The Game may be a week away, but this weekend’s contest between two old rivals promises not to disappoint.
Yale (5-3, 3-2 Ivy) hosts Princeton (3-5, 2-3) at the Yale Bowl in what is the third consecutive must-win game for the Bulldogs. With three teams tied for first place ahead of them in the standings, the Elis are looking to keep their Ivy League title hopes alive with a third straight victory.
The contest, which will be televised nationally on VERSUS as the Ivy League Game of the Week, will be the 131st meeting between the two schools — second only to the Lehigh and Lafayette’s 143 meetings.
“We always treat the final two games as a package,” head coach Jack Siedlecki said. “It is very difficult to play your archrivals two weeks in a row but it is a great way to finish the season and for the seniors their college football careers. I try to convey to them what an honor it is to play in these games.”
The rivalry, along with it being the final home game for one of Yale’s winningest classes and its importance in the conference championship race, promises to create an electric atmosphere at the historic Yale Bowl.
“We love having the support that’s for sure, but we’re intense and ready to go every time we step out on that field,” captain and linebacker Bobby Abare ’09 said. “Whether there’s 1,000 or 40,000, we’re just focused on playing to the best of our capability. Hopefully we get a good turnout though.”
After losing two of their first three league games, the prospect of a second conference title in three seasons didn’t look too bright. But wins over Columbia (1-7, 1-4) and first-place Brown (5-3, 4-1) the past two weeks now have the Elis in sole control of second place behind the three teams tied in the top spot — Harvard (7-1, 4-1), Penn (5-3, 4-1) and Brown.
Since there are no tiebreakers in Ivy League football, the Bulldogs will just need each of the first-place teams to lose one of their final two games. While Penn has Harvard to worry about this weekend and Yale plays Harvard to finish the season, Brown’s remaining schedule does not bode well for Yale’s chances.
The Bears conclude their season against the league’s bottom dwellers — Columbia and Dartmouth (0-8, 0-5).
The team is well aware of the situation, but is just looking to take care of its business against the Tigers.
“It would be like manna from heaven if we came back and won the title,” cornerback Casey Gerald ’09 said. “But right now we’re just worrying about beating Princeton; everything else will take care of itself.”
Yale’s hopes rest on one of the nation’s top defenses. The Eli unit is the top-ranked scoring defense in the country, allowing just 11.9 points per game — two points fewer than second-ranked Prairie View A&M in Texas.
Opposing offenses find it difficult to score due to the constant pressure and clutch play-making from the Bulldogs. The Elis lead the Ancient Eight in sacks (18) and turnovers (22).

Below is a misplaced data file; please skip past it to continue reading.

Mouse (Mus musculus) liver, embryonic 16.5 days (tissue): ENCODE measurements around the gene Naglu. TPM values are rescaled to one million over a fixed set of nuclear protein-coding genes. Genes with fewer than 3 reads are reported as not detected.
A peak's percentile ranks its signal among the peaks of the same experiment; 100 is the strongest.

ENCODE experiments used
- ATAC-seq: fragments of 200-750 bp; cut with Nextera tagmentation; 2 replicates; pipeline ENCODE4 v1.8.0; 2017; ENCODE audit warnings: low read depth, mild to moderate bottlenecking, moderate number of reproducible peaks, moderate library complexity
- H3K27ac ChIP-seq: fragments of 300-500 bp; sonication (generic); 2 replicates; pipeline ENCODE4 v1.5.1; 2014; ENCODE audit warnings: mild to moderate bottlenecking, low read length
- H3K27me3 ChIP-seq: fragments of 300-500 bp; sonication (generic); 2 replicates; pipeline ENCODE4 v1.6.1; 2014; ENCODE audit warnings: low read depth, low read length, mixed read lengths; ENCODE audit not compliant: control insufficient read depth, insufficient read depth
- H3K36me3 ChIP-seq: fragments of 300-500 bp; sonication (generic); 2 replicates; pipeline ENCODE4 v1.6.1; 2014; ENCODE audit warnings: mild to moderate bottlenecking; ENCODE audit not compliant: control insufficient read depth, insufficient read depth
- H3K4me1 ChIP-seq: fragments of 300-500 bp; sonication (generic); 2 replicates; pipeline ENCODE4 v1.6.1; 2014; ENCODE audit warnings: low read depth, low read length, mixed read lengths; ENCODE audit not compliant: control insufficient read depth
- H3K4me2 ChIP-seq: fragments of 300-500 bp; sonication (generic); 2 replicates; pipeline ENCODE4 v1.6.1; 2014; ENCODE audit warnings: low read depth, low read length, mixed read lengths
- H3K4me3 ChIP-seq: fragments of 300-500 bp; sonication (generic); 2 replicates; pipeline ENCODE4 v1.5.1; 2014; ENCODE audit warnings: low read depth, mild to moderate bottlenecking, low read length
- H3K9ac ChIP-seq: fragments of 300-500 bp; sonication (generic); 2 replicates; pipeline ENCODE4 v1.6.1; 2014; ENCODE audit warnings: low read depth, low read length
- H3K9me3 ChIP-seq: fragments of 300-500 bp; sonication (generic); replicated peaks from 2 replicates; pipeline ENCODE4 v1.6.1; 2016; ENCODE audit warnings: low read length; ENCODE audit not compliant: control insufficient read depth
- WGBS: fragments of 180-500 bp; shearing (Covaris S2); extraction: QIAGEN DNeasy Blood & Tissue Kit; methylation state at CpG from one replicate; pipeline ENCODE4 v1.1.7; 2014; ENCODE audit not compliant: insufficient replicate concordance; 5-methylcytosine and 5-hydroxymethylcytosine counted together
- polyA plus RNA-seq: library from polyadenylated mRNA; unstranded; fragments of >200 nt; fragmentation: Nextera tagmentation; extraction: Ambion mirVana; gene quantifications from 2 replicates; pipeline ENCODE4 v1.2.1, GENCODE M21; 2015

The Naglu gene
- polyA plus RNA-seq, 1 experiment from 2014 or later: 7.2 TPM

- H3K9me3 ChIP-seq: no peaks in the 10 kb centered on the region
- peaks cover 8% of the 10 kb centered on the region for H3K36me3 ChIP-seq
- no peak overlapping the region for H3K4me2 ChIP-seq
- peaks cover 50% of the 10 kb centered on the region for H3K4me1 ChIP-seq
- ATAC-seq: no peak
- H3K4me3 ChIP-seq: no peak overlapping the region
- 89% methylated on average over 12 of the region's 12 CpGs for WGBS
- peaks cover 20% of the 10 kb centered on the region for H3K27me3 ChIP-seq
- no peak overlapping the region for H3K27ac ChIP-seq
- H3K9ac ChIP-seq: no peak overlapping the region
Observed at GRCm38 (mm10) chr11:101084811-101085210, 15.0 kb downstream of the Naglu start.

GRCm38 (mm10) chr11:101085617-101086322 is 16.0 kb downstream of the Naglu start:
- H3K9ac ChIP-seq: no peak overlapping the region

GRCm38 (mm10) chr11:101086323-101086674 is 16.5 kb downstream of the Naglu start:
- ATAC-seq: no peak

And while it has been known to bend a little, the unit rarely breaks. The Bulldogs have the league’s best red zone defense, allowing the opposition to score just 15 of 25 times (60 percent) and forcing five turnovers when inside the 20-yard line.
“Our defense is unbelievable,” tackle Darius Dale ’09 said. “I find myself watching them from almost a fan’s perspective when they are on the field. They are a fun bunch to watch because they play with a ton of passion and effort. I think just about every one of them deserves a spot on the All-Ivy team.”
The stout defense, combined with what has become one of the league’s best special teams units, has made things tough for the opposition with poor field position.
For the second consecutive week, kicker and punter Tom Mante ’10 was named the Ivy League Special Teams Player of the Week after kicking two more field goals, but arguably more importantly for the Elis, averaging over 41 yards per punt.
After shutting down one of the league’s most explosive offenses last weekend, the Elis will have a mediocre offense to worry about this time around.
The Tigers are fifth in the league in scoring (19.4 ppg), fourth in total offense (336.9 ypg) and rely on the conference’s top rushing attack (155.2 ypg). But the Bulldogs surrender just 90.9 ypg on the ground and have only allowed three opponents over the century mark in that department this season.
That Princeton running game is led by Jordan Culbreath — the conference leader in yards (861) and touchdowns (8). The New Jersey native is the only player in the Ancient Eight averaging over 100 ypg on the ground.
“We’ll need to slow down their running game,” Abare said. “Their running back is probably the best we’ve seen all year. If we can do that and make them throw the ball we should have some success.”
At quarterback, senior Brian Anderson ranks fourth in the Ancient Eight in passing yards (1412), passing touchdowns (8) and is third in passing efficiency (130.5).
Anderson’s overwhelmingly favorite target is senior wide receiver Will Thanheiser. The Houston native ranks second in the conference in receiving yards (789) and fourth in receptions (46).
Over the past couple games the Yale offense has shown signs of life after major struggles in previous weeks, but it will go up against one of the league’s more porous defenses.
After putting up 27 points against Columbia and 368 yards at Brown, the Eli offense is poised to continue improving and easing the pressure off the vaunted defense.
The Tigers are in the bottom half of the Ancient Eight in scoring defense (23.8 ppg), total defense (360.8 ypg), rushing defense (143.5 ypg) and passing defense (217.2 ypg).
“Previously we hadn’t been making too many key plays,” Hart said. “Last week, we made key plays but not in key spots. So I believe that [the important thing] will just be making that key play in that key spot when we need it.”